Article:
Our approach to centres must evolve in response to this new dynamic, particularly moving away from a zonal approach to planning which delivered many of our more sterile urban environments of the last 50 years. The real value of land in our town centres and around transport hubs has always been about more than its physical extent or use class. The ability to build at higher densities, lower parking ratios and as part of a mix of uses, opens up a range of possibilities difficult to achieve in more suburban locations.
To develop these sites for higher density and impact does not necessarily mean to build high rise. Successful design of urban environments involves careful blending of uses and heights, integration of transport to encourage footfall as well as intelligent shaping and maintenance of public spaces that encourage people to linger and return.
Our work for a developer consortium at Shawfair, near Edinburgh, seeks to learn from this, establishing a new town centre as part of a 4,000 home new settlement. The masterplan sets up relationships between education, health care, workspace, food and drink and higher density living to create an active urban environment that captures the benefit of a new station and rail links to Edinburgh and the Borders.
New markets and models of delivery
The mixed-use blocks that support vibrant centres seem effortless in a European context but are all too rare in our modern development. Thankfully a diversifying development scene is emerging with new market entrants, methods of construction and models of delivery.
A reinvigorated Homes England combined with changes allowing local authorities to invest in housing, could support a more interventionist approach from the public sector. Evolving social housing providers are increasingly pursuing more mixed tenure developments on sites that fail to appeal to more traditional developers.
In central Preston we are masterplanning for a range of tenures on just such a site, blending family housing with apartments in a medium-rise format. Critically this is set within a high-quality public realm, designed to allow for critical aspects of privacy and security, balanced with social spaces and opportunity for play; creating a more attractive place to be on many levels.
We are also seeing an increase in interest in urban living from a wider range of people. Making our urban areas attractive to families has long been a target and progress is being made but this is now backed up by PRS accommodation that appeals to professionals old and young as well as assisted living and other new typologies for more mature residents.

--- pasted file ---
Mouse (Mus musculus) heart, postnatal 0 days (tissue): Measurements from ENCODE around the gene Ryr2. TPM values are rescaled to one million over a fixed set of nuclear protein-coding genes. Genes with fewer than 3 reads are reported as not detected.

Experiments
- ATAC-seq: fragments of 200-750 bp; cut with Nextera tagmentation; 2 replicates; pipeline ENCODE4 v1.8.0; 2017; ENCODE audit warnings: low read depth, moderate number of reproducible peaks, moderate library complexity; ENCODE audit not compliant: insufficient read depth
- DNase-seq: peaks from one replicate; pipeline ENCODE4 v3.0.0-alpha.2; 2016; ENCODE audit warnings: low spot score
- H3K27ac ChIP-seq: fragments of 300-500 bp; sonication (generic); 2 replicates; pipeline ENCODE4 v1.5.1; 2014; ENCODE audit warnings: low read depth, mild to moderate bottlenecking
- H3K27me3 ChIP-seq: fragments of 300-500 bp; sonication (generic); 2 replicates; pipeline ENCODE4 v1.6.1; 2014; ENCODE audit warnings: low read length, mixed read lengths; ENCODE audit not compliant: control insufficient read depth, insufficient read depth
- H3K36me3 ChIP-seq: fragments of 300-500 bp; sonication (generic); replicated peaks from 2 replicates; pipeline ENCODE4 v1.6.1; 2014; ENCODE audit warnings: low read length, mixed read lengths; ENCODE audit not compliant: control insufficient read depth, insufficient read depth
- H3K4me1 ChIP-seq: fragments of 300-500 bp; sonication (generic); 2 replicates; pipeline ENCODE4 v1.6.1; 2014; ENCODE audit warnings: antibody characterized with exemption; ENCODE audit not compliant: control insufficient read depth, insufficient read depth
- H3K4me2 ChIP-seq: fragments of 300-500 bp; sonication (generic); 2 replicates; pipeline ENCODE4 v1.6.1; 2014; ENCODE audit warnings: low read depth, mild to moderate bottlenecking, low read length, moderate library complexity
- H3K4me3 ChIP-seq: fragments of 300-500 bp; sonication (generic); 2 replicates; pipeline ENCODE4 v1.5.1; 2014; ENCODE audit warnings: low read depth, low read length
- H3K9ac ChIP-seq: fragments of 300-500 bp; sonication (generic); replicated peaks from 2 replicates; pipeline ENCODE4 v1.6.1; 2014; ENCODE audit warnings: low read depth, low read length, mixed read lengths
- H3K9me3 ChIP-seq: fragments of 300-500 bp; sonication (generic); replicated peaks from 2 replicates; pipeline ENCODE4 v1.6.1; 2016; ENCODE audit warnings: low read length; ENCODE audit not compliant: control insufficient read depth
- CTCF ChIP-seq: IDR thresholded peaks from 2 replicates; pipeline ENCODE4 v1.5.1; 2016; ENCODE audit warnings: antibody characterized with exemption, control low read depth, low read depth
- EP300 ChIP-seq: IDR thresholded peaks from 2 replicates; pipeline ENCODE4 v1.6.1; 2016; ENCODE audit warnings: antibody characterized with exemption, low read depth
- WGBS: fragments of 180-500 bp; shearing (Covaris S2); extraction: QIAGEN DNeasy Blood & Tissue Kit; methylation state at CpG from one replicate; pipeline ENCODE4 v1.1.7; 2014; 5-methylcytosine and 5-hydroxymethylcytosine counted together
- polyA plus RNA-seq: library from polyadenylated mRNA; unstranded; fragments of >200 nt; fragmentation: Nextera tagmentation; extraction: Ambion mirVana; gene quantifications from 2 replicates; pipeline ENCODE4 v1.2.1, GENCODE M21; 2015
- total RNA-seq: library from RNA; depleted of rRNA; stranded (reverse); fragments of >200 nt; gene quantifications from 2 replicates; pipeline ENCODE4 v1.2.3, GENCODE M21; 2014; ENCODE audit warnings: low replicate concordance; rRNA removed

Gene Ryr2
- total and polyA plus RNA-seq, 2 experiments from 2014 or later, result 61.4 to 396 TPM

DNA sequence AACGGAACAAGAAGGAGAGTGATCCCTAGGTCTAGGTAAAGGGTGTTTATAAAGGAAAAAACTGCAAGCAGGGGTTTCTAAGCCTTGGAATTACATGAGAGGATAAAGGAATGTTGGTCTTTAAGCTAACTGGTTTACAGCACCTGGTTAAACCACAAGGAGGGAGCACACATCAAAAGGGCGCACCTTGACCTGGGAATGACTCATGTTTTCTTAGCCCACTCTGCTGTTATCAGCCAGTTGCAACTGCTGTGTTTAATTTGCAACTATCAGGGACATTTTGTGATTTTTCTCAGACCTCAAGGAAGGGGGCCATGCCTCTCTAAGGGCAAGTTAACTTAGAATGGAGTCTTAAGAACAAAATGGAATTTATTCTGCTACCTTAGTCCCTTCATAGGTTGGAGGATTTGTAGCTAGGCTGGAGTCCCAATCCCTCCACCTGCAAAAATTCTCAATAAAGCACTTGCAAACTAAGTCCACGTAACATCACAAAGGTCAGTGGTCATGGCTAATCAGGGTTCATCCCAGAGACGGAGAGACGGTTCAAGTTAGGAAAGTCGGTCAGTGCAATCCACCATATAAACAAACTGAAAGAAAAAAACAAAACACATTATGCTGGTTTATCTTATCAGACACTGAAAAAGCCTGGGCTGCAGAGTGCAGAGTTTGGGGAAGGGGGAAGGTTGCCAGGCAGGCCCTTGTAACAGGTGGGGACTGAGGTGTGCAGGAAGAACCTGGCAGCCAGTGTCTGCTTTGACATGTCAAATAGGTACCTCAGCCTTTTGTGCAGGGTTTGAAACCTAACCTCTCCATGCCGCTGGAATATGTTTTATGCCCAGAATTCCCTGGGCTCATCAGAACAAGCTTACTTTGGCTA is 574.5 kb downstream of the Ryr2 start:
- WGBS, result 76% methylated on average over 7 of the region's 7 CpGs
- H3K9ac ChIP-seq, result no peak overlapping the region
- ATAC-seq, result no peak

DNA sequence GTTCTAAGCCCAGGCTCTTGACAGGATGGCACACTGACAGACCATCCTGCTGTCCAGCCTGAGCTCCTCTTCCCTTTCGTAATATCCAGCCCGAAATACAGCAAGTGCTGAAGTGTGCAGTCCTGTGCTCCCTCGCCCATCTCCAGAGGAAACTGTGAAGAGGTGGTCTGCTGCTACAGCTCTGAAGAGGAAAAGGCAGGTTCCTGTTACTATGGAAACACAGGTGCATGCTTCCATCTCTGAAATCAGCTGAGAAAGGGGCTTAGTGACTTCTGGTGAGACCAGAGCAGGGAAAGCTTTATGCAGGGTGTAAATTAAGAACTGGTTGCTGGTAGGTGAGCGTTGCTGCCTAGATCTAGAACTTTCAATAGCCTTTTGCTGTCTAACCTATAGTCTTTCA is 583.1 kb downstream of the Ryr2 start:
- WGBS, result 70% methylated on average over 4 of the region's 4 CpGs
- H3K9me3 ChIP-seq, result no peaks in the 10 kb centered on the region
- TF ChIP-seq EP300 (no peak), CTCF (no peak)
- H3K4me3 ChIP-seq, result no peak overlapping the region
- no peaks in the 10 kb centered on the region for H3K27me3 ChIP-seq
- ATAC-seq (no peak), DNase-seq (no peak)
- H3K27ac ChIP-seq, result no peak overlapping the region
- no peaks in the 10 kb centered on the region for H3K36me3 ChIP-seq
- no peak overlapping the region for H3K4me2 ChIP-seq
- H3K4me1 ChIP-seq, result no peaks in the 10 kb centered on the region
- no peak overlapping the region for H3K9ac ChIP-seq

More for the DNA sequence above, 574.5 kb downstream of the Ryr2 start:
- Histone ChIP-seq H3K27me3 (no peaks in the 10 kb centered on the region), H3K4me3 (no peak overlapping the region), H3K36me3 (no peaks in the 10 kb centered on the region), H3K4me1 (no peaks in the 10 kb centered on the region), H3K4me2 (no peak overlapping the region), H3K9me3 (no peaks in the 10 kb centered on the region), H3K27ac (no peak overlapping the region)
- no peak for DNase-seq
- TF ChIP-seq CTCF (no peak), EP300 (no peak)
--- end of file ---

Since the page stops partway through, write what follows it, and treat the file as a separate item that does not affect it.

The successful centres of the future will blend these different formats and harness this diversity to form sustainable urban communities.
Creating the right environments
Over the last two years we have undertaken masterplan studies for central sites and town centres in Merseyside, Greater Manchester, Cumbria, Lancashire and Cheshire, on behalf of public and private sector clients. We love working in these important places as there is often fantastic latent potential, fascinating technical challenges, and of course a huge amount of pride and attachment from local communities.
These projects all have in common the desire to see centres ‘work harder’; delivering more housing across a broader range of typologies, enhancing the environment, and reshaping a retail and service offer to meet future needs.
The key is to go beyond the remit of traditional design disciplines to carefully shape whole environments that can unlock town centres’ potential. In this way we can help to make the most of brownfield redevelopment, reinvigorate urban areas, create more sustainable suburbs and make places to be proud of in the process.
Optimised Environments, or OPEN, is an integrated design practice with masterplanning, urban design, landscape architecture, architecture and environmental planning at its core. The practice was established in 2009 with an ambition to influence and create successful places. It has a team of over 50 professional and technical staff working from studios in Manchester, Edinburgh, and London.
Get in touch with director Jaimie Ferguson by emailing Jaimie.Ferguson@op-en.co.uk and on Instagram: @optimisedenvironmentsltd